‘the tide of the sword.’
   = BLOOD

the tide of the sword. → BLOOD

notes

[5, 7, 8] oddláar umðu; hné fyr straumi mækis ‘point-waves [BLOOD] roared’; ‘sank down before the tide of the sword [BLOOD]’: (a) If oddláar ‘point-waves’ and straumi mækis ‘sword’s tide’ are indeed kennings for ‘blood’, the literal sense of their base-words, ‘waves’ and ‘tide, current’, is exploited in the poetic context, cf. st. 7/5 and Note; also ÚlfrU Lv 1/4V and Note. The most usual sense of prep. fyr, ‘before’, produces the statement, exaggerated even by skaldic standards, that warriors sank down ‘before’ a tide or current of blood. It could alternatively be understood in the sense ‘because’, i.e. the combatants ‘sank down on account of (loss of) blood’ (so NN §1903A, followed by ÍF 26 and Hkr 1991, but rejected by Lie 1957, 85). (b) There has, however, been doubt about these as blood-kennings. Sahlgren (1927-8, I, 69-74) and Lie (loc. cit.) propose ‘shower of darts’ for oddláar, and LP: straumr interprets straumr mækis as ‘sword’s movement’, not a kenning for ‘battle’ (though cf. Skj B; Meissner 199-200; Sahlgren 1927-8, I, 69; Lie 1957, 85; Krause 1990, 81).

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straumi ‘the tide’

straumr (noun m.; °-s, dat. -i/-; -ar): stream, current

kennings

straumi mækis.
‘the tide of the sword.’
   = BLOOD

the tide of the sword. → BLOOD

notes

[5, 7, 8] oddláar umðu; hné fyr straumi mækis ‘point-waves [BLOOD] roared’; ‘sank down before the tide of the sword [BLOOD]’: (a) If oddláar ‘point-waves’ and straumi mækis ‘sword’s tide’ are indeed kennings for ‘blood’, the literal sense of their base-words, ‘waves’ and ‘tide, current’, is exploited in the poetic context, cf. st. 7/5 and Note; also ÚlfrU Lv 1/4V and Note. The most usual sense of prep. fyr, ‘before’, produces the statement, exaggerated even by skaldic standards, that warriors sank down ‘before’ a tide or current of blood. It could alternatively be understood in the sense ‘because’, i.e. the combatants ‘sank down on account of (loss of) blood’ (so NN §1903A, followed by ÍF 26 and Hkr 1991, but rejected by Lie 1957, 85). (b) There has, however, been doubt about these as blood-kennings. Sahlgren (1927-8, I, 69-74) and Lie (loc. cit.) propose ‘shower of darts’ for oddláar, and LP: straumr interprets straumr mækis as ‘sword’s movement’, not a kenning for ‘battle’ (though cf. Skj B; Meissner 199-200; Sahlgren 1927-8, I, 69; Lie 1957, 85; Krause 1990, 81).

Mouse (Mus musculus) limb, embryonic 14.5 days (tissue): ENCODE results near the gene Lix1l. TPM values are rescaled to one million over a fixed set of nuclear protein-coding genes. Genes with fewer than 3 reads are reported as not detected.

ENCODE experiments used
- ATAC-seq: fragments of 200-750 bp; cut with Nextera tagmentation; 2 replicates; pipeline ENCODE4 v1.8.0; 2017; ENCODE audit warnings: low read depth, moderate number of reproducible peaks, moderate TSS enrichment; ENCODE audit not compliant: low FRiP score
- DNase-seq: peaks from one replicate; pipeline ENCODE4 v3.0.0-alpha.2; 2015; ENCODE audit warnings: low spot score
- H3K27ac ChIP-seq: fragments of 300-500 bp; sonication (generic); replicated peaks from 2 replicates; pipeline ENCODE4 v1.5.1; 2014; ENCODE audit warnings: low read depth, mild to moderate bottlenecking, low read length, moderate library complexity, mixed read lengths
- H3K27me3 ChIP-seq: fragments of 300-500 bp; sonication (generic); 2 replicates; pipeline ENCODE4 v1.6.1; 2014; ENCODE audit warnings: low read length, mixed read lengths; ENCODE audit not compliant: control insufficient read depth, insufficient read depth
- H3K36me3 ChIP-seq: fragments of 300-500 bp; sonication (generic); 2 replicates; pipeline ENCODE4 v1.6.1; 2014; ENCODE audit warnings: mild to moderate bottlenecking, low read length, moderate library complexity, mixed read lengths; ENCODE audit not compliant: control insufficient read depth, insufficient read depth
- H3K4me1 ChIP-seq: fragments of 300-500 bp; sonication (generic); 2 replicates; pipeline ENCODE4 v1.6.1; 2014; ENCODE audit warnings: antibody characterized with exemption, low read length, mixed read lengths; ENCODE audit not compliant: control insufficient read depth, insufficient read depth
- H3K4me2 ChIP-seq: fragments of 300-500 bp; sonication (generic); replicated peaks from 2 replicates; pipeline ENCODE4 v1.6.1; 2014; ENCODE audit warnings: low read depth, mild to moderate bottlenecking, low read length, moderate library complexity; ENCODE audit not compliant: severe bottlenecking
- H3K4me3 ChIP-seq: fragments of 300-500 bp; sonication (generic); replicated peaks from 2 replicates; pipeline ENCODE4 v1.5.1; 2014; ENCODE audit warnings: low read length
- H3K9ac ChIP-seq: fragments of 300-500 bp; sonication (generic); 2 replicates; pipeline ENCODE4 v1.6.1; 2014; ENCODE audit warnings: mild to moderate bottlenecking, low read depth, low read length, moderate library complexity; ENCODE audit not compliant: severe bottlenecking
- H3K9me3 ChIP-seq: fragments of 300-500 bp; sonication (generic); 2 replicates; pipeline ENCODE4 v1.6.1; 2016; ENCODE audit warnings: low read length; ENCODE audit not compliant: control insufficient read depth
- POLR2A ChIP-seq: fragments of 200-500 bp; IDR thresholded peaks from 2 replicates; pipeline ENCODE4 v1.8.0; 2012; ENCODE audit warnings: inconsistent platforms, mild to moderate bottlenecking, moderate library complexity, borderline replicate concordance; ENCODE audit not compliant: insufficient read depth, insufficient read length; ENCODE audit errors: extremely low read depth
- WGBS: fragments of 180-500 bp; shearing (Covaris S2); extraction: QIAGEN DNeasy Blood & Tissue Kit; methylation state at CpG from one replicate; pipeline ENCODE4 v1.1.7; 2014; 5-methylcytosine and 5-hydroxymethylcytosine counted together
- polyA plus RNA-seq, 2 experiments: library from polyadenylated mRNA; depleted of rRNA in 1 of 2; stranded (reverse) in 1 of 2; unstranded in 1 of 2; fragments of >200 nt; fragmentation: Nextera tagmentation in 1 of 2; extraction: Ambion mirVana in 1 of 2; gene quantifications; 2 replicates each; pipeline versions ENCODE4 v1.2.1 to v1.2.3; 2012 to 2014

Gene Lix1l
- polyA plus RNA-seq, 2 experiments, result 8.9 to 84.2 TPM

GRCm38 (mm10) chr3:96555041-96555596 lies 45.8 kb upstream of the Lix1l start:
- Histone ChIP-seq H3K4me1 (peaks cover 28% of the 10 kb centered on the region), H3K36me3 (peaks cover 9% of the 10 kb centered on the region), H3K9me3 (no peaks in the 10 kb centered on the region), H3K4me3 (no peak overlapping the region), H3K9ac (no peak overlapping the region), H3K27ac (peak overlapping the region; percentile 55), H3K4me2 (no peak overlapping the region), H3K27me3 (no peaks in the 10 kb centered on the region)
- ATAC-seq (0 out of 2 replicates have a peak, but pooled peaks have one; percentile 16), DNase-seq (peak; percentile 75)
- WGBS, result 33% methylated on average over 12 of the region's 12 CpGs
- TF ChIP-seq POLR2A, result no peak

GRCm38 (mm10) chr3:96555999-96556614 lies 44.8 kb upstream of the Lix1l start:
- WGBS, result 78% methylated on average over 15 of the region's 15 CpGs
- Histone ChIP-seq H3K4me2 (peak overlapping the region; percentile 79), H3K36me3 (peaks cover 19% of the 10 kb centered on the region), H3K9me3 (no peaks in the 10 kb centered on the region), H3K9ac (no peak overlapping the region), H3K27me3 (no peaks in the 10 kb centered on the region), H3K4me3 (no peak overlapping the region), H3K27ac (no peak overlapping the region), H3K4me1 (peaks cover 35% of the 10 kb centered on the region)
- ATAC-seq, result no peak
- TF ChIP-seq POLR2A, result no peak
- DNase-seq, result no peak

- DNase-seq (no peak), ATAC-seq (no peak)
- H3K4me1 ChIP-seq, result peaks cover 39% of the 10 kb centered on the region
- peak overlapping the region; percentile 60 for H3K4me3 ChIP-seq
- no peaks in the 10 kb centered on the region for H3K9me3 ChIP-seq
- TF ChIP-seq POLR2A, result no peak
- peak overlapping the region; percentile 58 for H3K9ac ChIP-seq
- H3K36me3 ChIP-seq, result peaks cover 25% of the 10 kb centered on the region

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As for st. 1.

J1ˣ and J2ˣ cite only the first word of this stanza; F omits it altogether.  — [1-2]: The lines, and particularly the form roðnar, are problematic. (a) Roðnar is here taken as a noun: an archaic pl. to *roði, a nomen agentis to rjóða ‘redden’ (Noreen 1921, 55), or possibly the pl. of a word roði, roðmi or roðni meaning ‘red sheen’ (so NN §1054). The image could be of the red of the men’s blood and of the shields blending with each other (so Lindquist 1929, 14-15), or of a red effect in the sky, as in en er orrostan tokzst þa laust roda a himininn ok a solina ‘and when the battle began, a red colour appeared in the sky and against the sun’ (Flat 1860-8, II, 354, describing the battle of Stiklastaðir (Stiklestad, 1030)). Construed thus, ll. 2 and 4 are elegantly patterned, with a prep. and similar shield-kenning occupying each one. (b) Finnur Jónsson in Hkr 1893-1901 and Skj B emends to p. p. roðnum ‘reddened’, taken to qualify himni ‘sky’ with veðr ‘storms, winds’ as the subject of both blendusk ‘had dealings’ and léku ‘played’. (c) CPB I, 266 emends við roðnar to vígroðar ‘halos of war’, which Sahlgren (1927-8, I, 156) approves, though he would give the form as vígroðnar. (d) Wimmer (1903, 129) would emend randar to randa. (e) Sahlgren (1927-8, I, 65-8) would reverse the position of randar with that of bauga in l. 4, on the basis of comparison to the alliteration in st. 9/1-2.